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Eliciting socially optimal rankings from unfair jurors


  • Amorós, Pablo


A jury must provide a ranking of contestants (students applying for scholarships or Ph.D. programs, gymnasts in a competition, etc.). There exists a true ranking which is common knowledge among the jurors, but is not verifiable. The socially optimal rule is that the contestants be ranked according to the true ranking. The jurors are partial and, for example, may have friends (contestants that they would like to benefit) and enemies (contestants that they would like to prejudice). We study necessary and sufficient conditions on the jury under which the socially optimal rule is implementable. These conditions incorporate strong informational requirements, particularly with respect to mechanism designer.

Suggested Citation

  • Amorós, Pablo, 2009. "Eliciting socially optimal rankings from unfair jurors," Journal of Economic Theory, Elsevier, vol. 144(3), pages 1211-1226, May.
  • Handle: RePEc:eee:jetheo:v:144:y:2009:i:3:p:1211-1226

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    References listed on IDEAS

    1. Eric Maskin, 1999. "Nash Equilibrium and Welfare Optimality," Review of Economic Studies, Oxford University Press, vol. 66(1), pages 23-38.
    2. Vijay Krishna & John Morgan, 2001. "A Model of Expertise," The Quarterly Journal of Economics, Oxford University Press, vol. 116(2), pages 747-775.
    3. Matthew O. Jackson, 1992. "Implementation in Undominated Strategies: A Look at Bounded Mechanisms," Review of Economic Studies, Oxford University Press, vol. 59(4), pages 757-775.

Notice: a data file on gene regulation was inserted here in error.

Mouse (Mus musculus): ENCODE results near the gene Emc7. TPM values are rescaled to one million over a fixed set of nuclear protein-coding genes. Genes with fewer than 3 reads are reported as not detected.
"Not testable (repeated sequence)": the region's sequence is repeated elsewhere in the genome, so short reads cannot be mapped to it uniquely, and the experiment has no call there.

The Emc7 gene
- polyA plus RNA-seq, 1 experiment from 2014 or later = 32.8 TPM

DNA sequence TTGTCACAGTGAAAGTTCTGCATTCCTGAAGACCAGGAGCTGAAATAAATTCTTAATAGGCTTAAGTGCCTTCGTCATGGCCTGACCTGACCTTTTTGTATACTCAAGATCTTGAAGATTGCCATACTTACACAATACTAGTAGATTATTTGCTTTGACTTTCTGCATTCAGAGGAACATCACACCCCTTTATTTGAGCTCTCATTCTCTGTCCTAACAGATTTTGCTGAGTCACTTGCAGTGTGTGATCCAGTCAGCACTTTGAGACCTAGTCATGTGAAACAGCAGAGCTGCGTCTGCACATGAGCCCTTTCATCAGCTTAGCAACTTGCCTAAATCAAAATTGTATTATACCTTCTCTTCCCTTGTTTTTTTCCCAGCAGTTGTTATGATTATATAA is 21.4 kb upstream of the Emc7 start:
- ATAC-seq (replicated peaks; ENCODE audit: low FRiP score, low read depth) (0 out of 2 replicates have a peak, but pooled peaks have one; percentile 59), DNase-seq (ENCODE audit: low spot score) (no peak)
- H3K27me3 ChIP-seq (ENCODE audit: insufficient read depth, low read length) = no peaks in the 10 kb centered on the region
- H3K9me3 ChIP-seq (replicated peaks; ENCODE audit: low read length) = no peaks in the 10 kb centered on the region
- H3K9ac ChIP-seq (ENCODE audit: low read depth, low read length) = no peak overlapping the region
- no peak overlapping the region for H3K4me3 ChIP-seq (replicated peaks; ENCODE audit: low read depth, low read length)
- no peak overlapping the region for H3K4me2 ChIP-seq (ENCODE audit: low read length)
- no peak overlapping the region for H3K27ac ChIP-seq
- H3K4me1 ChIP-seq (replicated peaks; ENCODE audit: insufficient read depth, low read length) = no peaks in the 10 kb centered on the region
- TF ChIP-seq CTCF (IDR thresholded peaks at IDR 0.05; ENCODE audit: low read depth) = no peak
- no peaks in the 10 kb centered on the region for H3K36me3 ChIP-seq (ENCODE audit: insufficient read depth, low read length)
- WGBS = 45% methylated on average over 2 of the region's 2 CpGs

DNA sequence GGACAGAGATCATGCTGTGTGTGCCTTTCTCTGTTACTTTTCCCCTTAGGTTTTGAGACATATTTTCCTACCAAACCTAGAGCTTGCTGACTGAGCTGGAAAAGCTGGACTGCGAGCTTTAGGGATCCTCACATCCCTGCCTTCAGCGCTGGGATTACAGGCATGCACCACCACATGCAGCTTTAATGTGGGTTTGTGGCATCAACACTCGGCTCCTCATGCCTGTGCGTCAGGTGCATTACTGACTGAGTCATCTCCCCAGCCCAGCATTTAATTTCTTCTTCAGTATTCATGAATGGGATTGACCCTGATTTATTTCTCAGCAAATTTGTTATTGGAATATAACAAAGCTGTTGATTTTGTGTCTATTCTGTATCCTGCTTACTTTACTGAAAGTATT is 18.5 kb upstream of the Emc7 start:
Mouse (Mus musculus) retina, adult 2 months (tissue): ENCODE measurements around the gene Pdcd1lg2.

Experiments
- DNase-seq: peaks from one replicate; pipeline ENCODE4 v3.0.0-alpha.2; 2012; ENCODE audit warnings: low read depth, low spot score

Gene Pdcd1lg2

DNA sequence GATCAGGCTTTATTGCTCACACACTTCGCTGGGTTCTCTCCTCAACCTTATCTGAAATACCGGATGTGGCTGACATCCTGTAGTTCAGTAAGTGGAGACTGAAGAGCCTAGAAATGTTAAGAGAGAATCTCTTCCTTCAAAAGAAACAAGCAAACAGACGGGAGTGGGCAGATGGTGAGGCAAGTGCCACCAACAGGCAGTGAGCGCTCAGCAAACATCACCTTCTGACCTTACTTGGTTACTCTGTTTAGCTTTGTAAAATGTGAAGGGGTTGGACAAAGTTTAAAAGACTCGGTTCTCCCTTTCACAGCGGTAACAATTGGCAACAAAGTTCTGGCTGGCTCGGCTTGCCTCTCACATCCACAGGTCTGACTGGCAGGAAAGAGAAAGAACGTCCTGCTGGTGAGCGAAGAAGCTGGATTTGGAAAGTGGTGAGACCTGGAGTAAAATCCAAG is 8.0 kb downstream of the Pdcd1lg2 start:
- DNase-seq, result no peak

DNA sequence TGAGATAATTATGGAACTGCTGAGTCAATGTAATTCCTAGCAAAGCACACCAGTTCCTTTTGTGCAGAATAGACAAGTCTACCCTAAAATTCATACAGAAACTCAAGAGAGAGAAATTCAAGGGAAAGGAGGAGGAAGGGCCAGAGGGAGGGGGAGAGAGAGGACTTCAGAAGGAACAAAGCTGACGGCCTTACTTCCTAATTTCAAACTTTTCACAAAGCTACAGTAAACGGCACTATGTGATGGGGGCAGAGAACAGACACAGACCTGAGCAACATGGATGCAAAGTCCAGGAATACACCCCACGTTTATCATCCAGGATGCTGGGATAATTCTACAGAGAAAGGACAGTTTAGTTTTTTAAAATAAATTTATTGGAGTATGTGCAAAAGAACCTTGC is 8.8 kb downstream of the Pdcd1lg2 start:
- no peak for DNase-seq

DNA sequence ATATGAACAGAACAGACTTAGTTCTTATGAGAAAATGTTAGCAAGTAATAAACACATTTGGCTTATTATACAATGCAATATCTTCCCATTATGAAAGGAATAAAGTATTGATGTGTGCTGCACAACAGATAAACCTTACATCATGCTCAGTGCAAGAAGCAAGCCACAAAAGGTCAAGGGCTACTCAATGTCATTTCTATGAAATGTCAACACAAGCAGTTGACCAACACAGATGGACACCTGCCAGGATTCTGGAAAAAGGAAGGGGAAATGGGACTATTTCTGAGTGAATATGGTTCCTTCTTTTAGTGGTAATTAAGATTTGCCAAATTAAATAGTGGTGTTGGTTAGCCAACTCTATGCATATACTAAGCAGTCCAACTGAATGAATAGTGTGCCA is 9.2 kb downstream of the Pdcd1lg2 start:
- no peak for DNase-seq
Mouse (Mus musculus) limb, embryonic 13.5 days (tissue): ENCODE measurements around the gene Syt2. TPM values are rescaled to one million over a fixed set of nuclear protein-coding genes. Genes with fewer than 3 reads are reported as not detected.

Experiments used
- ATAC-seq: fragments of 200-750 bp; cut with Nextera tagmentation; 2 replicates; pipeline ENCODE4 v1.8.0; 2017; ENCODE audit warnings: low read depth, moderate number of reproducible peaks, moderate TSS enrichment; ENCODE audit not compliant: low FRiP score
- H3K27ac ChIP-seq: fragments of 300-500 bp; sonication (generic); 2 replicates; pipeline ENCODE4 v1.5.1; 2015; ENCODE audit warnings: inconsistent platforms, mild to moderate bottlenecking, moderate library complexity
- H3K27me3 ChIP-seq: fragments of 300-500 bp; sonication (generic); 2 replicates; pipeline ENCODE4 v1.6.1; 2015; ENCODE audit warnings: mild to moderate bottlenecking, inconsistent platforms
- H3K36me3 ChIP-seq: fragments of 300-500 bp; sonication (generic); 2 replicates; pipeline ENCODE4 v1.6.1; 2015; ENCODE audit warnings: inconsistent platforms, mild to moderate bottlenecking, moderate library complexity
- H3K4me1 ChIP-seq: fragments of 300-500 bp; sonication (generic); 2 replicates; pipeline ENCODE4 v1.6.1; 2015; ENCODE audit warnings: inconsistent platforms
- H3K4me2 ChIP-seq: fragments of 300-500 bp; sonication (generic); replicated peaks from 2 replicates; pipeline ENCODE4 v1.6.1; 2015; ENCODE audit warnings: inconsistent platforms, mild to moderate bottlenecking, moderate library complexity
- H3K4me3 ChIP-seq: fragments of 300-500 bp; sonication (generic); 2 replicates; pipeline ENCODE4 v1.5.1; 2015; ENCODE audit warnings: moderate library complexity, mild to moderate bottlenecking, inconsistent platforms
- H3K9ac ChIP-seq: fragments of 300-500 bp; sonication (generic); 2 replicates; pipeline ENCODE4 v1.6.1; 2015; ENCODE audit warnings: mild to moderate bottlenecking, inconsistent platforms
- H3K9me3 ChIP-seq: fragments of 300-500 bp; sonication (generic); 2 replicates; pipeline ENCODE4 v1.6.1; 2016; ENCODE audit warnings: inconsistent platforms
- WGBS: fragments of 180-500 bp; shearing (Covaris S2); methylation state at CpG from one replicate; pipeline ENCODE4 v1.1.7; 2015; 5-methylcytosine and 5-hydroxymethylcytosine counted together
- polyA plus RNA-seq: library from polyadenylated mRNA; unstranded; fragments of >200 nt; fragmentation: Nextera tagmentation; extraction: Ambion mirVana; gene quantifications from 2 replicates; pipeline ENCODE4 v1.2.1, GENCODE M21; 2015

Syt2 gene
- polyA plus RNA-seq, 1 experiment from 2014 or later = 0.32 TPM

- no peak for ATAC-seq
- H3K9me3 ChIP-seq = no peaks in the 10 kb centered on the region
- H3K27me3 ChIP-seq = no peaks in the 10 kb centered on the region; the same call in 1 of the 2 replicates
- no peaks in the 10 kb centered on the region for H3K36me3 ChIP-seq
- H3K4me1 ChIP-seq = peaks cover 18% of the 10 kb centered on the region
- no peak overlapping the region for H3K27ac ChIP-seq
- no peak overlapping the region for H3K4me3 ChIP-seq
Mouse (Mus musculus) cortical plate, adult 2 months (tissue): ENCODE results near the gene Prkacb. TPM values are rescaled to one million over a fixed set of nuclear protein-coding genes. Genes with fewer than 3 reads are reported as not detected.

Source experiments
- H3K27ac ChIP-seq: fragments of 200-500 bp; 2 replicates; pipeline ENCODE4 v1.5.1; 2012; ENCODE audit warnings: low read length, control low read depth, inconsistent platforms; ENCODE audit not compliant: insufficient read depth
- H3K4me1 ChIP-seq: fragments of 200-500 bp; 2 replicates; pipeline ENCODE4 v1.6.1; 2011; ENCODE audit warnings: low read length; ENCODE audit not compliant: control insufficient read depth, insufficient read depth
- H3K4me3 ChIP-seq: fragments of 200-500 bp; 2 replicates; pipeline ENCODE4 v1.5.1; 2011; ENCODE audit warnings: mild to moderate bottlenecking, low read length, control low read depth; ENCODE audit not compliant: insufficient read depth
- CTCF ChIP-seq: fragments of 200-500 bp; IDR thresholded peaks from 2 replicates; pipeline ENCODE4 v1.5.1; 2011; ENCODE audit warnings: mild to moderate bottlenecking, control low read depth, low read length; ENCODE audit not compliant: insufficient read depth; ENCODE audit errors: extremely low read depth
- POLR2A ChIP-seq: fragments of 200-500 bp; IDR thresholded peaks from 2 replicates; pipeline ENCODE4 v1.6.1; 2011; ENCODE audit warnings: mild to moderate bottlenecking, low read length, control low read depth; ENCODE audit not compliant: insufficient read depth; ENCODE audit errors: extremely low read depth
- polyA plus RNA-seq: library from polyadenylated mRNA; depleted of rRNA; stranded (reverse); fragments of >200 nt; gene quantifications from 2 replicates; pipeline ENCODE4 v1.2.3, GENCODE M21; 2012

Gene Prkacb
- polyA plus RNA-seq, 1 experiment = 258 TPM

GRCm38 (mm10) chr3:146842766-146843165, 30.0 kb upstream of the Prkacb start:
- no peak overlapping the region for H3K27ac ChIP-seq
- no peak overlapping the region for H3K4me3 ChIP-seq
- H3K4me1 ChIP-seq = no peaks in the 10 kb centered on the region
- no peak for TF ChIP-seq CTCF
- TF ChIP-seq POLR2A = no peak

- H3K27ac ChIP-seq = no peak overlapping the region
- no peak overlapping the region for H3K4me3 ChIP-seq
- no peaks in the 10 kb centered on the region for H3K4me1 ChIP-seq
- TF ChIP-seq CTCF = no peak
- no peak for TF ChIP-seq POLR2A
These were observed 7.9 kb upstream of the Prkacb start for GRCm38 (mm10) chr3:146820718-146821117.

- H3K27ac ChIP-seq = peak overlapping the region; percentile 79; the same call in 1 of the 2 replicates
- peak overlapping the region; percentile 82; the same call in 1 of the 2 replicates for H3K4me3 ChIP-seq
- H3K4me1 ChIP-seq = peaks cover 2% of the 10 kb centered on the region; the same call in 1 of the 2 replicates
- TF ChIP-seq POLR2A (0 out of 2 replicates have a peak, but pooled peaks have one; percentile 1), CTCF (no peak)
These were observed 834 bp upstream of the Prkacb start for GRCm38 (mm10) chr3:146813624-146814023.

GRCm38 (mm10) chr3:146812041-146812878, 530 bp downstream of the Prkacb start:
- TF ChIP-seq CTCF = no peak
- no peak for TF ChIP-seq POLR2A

4. Wolinsky, Asher, 2002. "Eliciting information from multiple experts," Games and Economic Behavior, Elsevier, vol. 41(1), pages 141-160, October.
    5. repec:cup:apsrev:v:90:y:1996:i:01:p:34-45_20 is not listed on IDEAS
    6. Saijo, Tatsuyoshi, 1988. "Strategy Space Reduction in Maskin's Theorem: Sufficient Conditions for Nash Implementation," Econometrica, Econometric Society, vol. 56(3), pages 693-700, May.
    7. Duggan, John & Martinelli, Cesar, 2001. "A Bayesian Model of Voting in Juries," Games and Economic Behavior, Elsevier, vol. 37(2), pages 259-294, November.
    8. Amoros, Pablo & Corchon, Luis C. & Moreno, Bernardo, 2002. "The Scholarship Assignment Problem," Games and Economic Behavior, Elsevier, vol. 38(1), pages 1-18, January.
    9. Thomson, William, 2005. "Divide-and-permute," Games and Economic Behavior, Elsevier, vol. 52(1), pages 186-200, July.
    10. Peyton Young, 1995. "Optimal Voting Rules," Journal of Economic Perspectives, American Economic Association, vol. 9(1), pages 51-64, Winter.
    11. Timothy Feddersen & Wolfgang Pesendorfer, 1996. "Convicting the Innocent: The Inferiority of Unanimous Jury Verdicts," Discussion Papers 1170, Northwestern University, Center for Mathematical Studies in Economics and Management Science.
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    Cited by:

    1. Amorós, Pablo, 2011. "A natural mechanism to choose the deserving winner when the jury is made up of all contestants," Economics Letters, Elsevier, vol. 110(3), pages 241-244, March.

    More about this item


    Implementation theory Nash equilibrium;

    JEL classification:

    • C70 - Mathematical and Quantitative Methods - - Game Theory and Bargaining Theory - - - General
    • D78 - Microeconomics - - Analysis of Collective Decision-Making - - - Positive Analysis of Policy Formulation and Implementation


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